Own Your Sexual Health

Talking to Your Partner About Sex

It's never easy to talk to your partner about sexually transmitted and blood borne infections (STBBIs) and pregnancy but, it is important this conversation happens. Having open and honest conversations are key for a healthy relationship. 

The "talk" between partners is important. STBBIs are on the rise in Ottawa! In 2016, over 78% of chlamydia cases in Ottawa were found in youth and young adults between the ages of 15 to 29, and over 54% of gonorrhea cases were in this same age group. Getting tested is as simple as visiting Ottawa Public Health's Sexual Health Clinics.

A STBBI is an infection that can be transmitted from one person to another through sexual contact. Some common STIs include chlamydia, gonorrhea, and genital warts (HPV). Blood borne infections (BBIs) can also be transmitted sexually or through contact with contaminated blood and include hepatitis B and hepatitis C.

Even if you find talking about sexual health uncomfortable and awkward, it's important to be up front about what you think is important when it comes to sex. Other important topics to discuss include:

  • Frequency of sex
  • Sexual boundaries
  • Sexual demands

Talking to Adults about Sex

This may seem like the last thing you want to do but, the truth is that many of the adults in your life can be a great source of information and support. Not everyone is comfortable talking about sex, but everyone can grow to be. The first step is to identify who you would be most comfortable speaking to: it could be a parent, a teacher, a health care provider, or an adult friend. After the "who," you need to focus on the "what." Often, the hardest part is getting the conversation started so the following tips may help:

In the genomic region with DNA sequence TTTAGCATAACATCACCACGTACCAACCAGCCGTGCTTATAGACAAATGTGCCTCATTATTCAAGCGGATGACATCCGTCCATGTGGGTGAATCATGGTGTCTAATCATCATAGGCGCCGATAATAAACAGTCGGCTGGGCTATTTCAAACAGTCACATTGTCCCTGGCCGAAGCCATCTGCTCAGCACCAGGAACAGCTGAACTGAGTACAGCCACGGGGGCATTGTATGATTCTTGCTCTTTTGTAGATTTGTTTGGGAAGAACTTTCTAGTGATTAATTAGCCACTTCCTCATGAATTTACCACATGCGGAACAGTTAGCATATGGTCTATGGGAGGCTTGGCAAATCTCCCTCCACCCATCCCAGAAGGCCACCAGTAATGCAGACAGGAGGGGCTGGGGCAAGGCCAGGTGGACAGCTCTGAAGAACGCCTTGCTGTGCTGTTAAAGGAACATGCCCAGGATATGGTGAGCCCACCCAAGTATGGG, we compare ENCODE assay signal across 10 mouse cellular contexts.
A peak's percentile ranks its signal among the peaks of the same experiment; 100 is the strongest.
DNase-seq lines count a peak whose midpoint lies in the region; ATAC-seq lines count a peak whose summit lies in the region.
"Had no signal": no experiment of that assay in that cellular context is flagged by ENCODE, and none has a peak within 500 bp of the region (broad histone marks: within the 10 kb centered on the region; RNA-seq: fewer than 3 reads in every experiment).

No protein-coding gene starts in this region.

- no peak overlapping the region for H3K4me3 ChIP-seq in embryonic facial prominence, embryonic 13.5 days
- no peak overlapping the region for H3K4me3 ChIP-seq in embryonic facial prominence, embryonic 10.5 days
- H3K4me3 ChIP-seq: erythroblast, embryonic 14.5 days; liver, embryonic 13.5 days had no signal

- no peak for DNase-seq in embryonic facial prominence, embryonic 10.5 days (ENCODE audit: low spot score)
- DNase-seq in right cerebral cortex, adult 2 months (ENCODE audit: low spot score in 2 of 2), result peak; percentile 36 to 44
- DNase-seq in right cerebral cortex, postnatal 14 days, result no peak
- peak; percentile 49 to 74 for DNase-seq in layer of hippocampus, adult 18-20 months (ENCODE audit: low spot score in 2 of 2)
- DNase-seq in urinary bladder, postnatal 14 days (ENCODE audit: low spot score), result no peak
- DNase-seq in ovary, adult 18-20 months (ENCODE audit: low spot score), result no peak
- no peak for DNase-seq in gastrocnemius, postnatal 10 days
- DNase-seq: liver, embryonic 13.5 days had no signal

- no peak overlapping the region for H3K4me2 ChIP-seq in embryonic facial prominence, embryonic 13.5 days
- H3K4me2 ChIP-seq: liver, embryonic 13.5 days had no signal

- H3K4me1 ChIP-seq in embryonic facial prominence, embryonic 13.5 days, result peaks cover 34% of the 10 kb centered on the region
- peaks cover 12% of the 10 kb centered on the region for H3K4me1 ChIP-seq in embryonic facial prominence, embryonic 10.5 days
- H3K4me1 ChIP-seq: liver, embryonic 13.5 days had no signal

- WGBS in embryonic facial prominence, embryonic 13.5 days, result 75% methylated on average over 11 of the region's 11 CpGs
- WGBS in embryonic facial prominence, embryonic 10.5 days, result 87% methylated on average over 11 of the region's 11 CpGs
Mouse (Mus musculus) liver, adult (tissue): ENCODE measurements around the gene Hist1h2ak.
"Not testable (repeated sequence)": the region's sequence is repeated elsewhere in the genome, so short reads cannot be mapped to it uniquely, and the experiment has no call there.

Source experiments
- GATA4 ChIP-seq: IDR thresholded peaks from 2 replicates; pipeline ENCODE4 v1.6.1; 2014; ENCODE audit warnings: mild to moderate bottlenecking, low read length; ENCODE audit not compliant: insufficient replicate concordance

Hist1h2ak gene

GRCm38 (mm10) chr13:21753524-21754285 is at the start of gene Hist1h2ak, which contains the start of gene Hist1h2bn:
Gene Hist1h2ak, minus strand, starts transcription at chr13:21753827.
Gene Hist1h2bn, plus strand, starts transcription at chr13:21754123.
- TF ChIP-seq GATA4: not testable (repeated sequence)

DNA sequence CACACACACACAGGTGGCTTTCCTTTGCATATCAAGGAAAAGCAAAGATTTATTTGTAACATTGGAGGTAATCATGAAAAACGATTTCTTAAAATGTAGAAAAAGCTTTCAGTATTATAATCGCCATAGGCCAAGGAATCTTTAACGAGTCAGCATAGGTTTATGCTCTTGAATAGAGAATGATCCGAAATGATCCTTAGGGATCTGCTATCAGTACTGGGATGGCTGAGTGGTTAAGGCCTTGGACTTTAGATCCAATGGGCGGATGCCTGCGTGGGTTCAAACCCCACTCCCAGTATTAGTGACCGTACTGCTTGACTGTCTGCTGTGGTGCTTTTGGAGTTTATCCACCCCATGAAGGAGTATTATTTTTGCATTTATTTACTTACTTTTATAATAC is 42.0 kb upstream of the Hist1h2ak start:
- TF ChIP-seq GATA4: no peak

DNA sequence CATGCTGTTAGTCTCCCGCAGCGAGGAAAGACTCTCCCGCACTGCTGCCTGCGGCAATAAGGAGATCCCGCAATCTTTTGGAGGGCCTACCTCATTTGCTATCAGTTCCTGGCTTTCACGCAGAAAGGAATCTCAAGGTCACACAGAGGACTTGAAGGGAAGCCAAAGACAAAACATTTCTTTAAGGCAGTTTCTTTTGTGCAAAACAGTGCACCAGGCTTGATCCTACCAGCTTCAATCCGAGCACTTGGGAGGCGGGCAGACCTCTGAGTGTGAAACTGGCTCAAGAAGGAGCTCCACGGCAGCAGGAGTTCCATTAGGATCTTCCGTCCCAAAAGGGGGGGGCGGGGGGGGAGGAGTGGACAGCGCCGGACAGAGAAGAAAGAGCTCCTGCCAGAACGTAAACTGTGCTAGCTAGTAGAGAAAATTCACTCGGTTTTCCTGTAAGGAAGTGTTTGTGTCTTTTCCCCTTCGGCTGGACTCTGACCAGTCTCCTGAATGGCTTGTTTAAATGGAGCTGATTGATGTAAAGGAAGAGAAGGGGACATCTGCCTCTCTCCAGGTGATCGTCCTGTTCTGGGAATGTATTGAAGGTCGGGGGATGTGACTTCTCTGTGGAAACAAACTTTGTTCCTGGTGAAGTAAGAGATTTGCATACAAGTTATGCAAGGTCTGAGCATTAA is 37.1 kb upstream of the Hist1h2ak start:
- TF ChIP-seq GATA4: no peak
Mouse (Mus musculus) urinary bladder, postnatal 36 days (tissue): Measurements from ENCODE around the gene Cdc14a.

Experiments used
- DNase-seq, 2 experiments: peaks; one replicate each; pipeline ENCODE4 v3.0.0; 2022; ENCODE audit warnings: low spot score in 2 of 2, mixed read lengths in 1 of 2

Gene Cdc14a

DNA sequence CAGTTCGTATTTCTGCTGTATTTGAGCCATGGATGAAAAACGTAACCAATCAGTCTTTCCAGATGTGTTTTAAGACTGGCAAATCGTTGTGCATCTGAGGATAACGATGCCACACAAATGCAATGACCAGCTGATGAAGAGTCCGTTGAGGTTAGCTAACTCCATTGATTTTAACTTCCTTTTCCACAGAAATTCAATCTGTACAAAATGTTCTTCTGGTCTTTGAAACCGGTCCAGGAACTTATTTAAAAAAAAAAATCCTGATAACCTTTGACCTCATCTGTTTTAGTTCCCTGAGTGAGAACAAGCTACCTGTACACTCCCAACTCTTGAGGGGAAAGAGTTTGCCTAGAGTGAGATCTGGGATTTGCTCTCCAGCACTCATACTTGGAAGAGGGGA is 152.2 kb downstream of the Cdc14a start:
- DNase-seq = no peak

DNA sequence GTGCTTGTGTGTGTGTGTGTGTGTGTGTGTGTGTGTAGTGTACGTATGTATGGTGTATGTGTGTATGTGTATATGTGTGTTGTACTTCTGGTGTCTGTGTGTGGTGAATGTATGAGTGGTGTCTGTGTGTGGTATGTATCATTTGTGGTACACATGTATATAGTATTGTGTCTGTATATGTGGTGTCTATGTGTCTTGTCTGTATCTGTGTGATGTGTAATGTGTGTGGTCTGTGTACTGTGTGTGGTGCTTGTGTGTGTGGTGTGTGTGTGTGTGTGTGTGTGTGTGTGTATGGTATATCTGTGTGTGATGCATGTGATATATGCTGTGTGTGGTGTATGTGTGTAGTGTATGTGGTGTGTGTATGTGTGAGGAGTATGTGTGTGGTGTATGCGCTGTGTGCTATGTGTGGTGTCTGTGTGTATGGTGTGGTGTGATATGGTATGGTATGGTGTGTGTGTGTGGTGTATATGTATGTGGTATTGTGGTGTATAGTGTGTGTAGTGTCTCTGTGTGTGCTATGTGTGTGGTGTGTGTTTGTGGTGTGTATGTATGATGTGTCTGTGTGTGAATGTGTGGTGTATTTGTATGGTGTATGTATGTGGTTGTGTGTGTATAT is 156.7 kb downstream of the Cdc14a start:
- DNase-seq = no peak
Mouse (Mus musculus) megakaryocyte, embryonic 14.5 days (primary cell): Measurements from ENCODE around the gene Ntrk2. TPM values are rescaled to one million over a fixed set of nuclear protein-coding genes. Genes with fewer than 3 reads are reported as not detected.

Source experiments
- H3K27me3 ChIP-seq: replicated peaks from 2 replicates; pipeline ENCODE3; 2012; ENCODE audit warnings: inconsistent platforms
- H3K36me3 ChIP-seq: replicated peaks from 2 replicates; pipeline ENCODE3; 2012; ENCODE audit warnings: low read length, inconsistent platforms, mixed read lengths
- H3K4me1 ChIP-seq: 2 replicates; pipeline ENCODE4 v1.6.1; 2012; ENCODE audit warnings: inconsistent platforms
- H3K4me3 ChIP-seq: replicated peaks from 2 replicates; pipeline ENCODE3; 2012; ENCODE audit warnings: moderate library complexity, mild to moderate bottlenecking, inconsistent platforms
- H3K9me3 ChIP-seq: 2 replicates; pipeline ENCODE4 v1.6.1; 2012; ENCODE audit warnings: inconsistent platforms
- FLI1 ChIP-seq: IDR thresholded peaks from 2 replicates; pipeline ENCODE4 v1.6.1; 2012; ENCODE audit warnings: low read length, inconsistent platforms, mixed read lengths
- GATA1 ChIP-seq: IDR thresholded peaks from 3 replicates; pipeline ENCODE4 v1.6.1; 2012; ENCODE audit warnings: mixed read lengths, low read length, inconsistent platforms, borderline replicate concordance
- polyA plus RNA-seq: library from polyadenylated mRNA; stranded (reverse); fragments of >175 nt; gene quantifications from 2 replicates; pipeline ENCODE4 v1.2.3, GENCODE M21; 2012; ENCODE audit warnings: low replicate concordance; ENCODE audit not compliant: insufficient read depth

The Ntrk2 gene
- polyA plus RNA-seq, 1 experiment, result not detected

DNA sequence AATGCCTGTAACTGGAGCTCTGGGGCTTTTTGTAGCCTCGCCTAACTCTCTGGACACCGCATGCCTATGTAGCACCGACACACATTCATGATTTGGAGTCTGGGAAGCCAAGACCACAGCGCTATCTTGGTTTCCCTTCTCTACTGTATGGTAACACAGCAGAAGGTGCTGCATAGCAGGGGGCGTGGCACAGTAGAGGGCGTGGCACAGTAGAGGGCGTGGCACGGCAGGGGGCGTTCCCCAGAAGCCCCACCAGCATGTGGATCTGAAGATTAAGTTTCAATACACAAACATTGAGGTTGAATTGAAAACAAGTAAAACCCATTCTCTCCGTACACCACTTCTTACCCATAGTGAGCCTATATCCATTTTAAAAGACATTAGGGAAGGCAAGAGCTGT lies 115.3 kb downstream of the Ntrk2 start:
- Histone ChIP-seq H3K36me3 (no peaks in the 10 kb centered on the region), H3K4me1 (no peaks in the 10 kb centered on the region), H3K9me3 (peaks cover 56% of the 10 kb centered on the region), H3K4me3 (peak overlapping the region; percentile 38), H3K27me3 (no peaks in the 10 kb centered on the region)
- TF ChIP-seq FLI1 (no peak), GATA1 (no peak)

• Use the media to your advantage: when something sexual comes on the radio or television or through social media, use it as an opportunity to talk about how you feel about what is being discussed.
  • There is no perfect time to have the TALK, and it is okay to be at whatever comfort level you are at! In fact, no matter what question, you have the right to ask it and to get the best information possible. 
  • Knowing what you want to ask ahead of time can help you relax. It's always good to share what you do know and to have prepared questions to ask.
  • Try and choose a private place that's comfortable for both you and the person you are speaking with. Sometimes it is helpful to talk about this when doing another activity like walking a dog or doing the dishes. It can ease the pressure.

Tips for Parents

If your parents are looking for information they can visit the Parenting In Ottawa website for information on youth and sexual health.

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